An argument that was vociferously voiced in the television debates relates to pricing; especially that pharmaceutical companies which spend millions (billions?) should be allowed the freedom to price their products. And any regulation would be a disincentive for them to introduce newer products. This argument lacks substance because the pricing of drugs is not uniform even in the western world. For example the prices of drugs in Canada are far lower than the corresponding prices of drugs in neighbouring USA. In some cases the Canadian prices are about half of their American counterparts.

The marketing of anti-retroviral drugs (used to treat AIDS) in South Africa offers an object lesson for those who blindly take sides with the advocates of free-pricing. Indian companies like Cipla and Hetero Drugs offered to sell a combination of anti-retroviral drugs @ $350 for a year’s course. Four multinational companies challenged them in the South African Supreme Court, on the ground that these companies were infringing their patent rights. They were selling the drugs @ $10,000 for a year’s course. They had to withdraw their suit following worldwide revulsion. For, more than a third of the world’s AIDS population lives in Sub-Saharan Africa.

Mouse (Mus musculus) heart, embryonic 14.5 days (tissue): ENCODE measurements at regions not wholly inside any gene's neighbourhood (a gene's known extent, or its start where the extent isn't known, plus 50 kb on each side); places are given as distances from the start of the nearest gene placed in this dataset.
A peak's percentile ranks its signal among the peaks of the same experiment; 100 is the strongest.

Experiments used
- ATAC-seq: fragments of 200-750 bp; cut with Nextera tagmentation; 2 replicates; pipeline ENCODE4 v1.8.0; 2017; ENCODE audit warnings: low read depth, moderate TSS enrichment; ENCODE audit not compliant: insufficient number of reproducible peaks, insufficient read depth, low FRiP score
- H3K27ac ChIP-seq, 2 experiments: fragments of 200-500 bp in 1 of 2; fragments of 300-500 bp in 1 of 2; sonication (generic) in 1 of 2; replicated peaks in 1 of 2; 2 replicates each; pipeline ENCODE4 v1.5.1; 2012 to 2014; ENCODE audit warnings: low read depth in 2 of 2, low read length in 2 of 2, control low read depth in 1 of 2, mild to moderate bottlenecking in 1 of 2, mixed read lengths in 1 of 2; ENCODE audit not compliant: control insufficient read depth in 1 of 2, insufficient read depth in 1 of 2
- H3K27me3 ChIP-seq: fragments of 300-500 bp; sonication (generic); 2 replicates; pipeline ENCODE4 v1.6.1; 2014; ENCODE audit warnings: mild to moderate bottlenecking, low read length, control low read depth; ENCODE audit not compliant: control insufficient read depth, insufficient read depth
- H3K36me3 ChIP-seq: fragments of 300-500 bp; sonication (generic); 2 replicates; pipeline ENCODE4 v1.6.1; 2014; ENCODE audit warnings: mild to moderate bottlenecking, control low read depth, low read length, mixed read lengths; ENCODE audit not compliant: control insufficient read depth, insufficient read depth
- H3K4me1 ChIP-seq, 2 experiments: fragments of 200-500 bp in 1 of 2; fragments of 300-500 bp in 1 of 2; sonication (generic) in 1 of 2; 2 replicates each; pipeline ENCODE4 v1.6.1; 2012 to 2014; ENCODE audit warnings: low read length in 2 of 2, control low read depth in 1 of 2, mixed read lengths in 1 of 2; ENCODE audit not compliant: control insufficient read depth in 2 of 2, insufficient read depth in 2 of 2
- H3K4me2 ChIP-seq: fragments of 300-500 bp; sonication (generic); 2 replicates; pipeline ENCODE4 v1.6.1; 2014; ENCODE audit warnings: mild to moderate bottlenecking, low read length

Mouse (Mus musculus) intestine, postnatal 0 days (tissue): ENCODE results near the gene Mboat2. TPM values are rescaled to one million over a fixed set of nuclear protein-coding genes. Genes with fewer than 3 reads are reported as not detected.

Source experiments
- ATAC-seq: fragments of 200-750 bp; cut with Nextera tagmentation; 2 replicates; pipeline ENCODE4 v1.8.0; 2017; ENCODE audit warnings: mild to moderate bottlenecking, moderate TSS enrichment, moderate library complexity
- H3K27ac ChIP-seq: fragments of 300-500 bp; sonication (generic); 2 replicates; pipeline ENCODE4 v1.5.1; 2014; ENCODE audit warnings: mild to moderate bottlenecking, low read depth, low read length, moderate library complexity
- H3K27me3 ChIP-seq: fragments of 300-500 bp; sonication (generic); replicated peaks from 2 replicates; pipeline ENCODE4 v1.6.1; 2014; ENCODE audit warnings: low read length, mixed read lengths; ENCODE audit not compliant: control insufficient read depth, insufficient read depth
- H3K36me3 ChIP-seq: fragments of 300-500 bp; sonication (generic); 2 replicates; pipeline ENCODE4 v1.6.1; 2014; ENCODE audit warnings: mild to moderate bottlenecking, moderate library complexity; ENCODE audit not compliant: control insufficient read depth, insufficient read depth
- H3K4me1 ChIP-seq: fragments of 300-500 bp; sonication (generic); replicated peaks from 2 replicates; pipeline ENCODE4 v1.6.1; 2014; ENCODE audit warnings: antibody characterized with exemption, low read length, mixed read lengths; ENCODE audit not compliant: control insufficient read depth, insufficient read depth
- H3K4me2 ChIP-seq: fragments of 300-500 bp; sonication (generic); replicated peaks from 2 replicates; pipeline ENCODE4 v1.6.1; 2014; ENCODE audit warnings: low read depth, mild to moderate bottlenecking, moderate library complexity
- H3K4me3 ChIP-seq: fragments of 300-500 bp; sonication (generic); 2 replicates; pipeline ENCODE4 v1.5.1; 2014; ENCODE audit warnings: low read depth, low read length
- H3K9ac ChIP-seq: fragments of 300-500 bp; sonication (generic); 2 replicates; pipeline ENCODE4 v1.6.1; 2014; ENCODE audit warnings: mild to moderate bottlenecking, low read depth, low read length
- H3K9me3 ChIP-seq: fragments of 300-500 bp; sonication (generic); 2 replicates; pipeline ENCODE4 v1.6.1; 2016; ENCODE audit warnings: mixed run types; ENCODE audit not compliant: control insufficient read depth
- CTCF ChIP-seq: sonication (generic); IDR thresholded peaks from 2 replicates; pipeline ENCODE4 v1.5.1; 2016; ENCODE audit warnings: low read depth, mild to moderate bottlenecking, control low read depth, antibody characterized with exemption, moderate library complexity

In the television debates, medical doctors representing Novartis claimed that the company has a scheme for providing the medicine free of cost to ‘below poverty line’ patients. This is not entirely true because the company stopped providing imatinib free after two Indian companies were permitted to introduce low cost alternatives in 2006. (See the research paper cited above.) Even if the company has been providing the medicine free to BPL patients, how does one define a BPL patient? Certainly a household with an income of Rs 50,000 per month cannot be considered BPL? If the household has a patient who requires imatinib, can it expend Rs 1.20 lakh a month? Besides, many cancers require multiple regimens of treatment, which include chemotherapy (drugs), radiation and surgery. The latter two are even more expensive than the cost of medicines.

TAILPIECE: By the by, the promotional or marketing budgets of pharmaceutical companies exceed their R&D budgets by a long chalk.   

This article originally appeared in VOXINDICA on April, 04, 2013

Monday, April 9, 2012

'You Can Sell!'

Book Review

Khera, Shiv. (2012) You Can Sell. Chennai. Westland. Pages: 316. Price: Rs 275